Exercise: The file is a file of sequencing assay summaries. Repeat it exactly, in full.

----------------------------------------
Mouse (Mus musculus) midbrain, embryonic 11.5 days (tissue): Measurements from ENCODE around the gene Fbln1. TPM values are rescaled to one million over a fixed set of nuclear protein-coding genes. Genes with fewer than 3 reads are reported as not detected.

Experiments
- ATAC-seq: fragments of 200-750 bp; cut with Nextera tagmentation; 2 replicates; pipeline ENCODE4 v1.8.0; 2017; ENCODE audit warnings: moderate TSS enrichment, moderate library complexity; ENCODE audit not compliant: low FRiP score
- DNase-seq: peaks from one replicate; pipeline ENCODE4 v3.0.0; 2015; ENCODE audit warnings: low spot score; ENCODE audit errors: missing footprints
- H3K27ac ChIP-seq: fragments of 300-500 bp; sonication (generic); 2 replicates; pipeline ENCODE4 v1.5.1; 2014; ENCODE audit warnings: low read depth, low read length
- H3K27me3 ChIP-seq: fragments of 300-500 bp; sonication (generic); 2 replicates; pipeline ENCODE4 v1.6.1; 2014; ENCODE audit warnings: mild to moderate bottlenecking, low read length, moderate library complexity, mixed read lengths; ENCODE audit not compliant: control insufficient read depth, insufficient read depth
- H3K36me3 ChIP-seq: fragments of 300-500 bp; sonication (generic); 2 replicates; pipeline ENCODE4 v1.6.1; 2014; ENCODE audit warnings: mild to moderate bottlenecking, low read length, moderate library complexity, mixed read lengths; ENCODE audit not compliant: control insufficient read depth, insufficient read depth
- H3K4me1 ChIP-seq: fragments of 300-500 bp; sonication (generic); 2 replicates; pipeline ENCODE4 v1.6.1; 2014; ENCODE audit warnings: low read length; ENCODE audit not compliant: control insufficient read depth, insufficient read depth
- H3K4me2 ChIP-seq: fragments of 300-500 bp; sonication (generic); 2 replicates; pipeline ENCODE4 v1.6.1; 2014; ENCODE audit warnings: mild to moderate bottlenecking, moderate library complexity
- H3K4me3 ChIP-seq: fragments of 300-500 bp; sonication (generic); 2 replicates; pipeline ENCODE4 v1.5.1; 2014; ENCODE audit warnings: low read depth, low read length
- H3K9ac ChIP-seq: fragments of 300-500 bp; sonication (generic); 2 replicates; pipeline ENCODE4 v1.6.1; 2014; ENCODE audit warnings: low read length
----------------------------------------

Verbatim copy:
Mouse (Mus musculus) midbrain, embryonic 11.5 days (tissue): Measurements from ENCODE around the gene Fbln1. TPM values are rescaled to one million over a fixed set of nuclear protein-coding genes. Genes with fewer than 3 reads are reported as not detected.

Experiments
- ATAC-seq: fragments of 200-750 bp; cut with Nextera tagmentation; 2 replicates; pipeline ENCODE4 v1.8.0; 2017; ENCODE audit warnings: moderate TSS enrichment, moderate library complexity; ENCODE audit not compliant: low FRiP score
- DNase-seq: peaks from one replicate; pipeline ENCODE4 v3.0.0; 2015; ENCODE audit warnings: low spot score; ENCODE audit errors: missing footprints
- H3K27ac ChIP-seq: fragments of 300-500 bp; sonication (generic); 2 replicates; pipeline ENCODE4 v1.5.1; 2014; ENCODE audit warnings: low read depth, low read length
- H3K27me3 ChIP-seq: fragments of 300-500 bp; sonication (generic); 2 replicates; pipeline ENCODE4 v1.6.1; 2014; ENCODE audit warnings: mild to moderate bottlenecking, low read length, moderate library complexity, mixed read lengths; ENCODE audit not compliant: control insufficient read depth, insufficient read depth
- H3K36me3 ChIP-seq: fragments of 300-500 bp; sonication (generic); 2 replicates; pipeline ENCODE4 v1.6.1; 2014; ENCODE audit warnings: mild to moderate bottlenecking, low read length, moderate library complexity, mixed read lengths; ENCODE audit not compliant: control insufficient read depth, insufficient read depth
- H3K4me1 ChIP-seq: fragments of 300-500 bp; sonication (generic); 2 replicates; pipeline ENCODE4 v1.6.1; 2014; ENCODE audit warnings: low read length; ENCODE audit not compliant: control insufficient read depth, insufficient read depth
- H3K4me2 ChIP-seq: fragments of 300-500 bp; sonication (generic); 2 replicates; pipeline ENCODE4 v1.6.1; 2014; ENCODE audit warnings: mild to moderate bottlenecking, moderate library complexity
- H3K4me3 ChIP-seq: fragments of 300-500 bp; sonication (generic); 2 replicates; pipeline ENCODE4 v1.5.1; 2014; ENCODE audit warnings: low read depth, low read length
- H3K9ac ChIP-seq: fragments of 300-500 bp; sonication (generic); 2 replicates; pipeline ENCODE4 v1.6.1; 2014; ENCODE audit warnings: low read length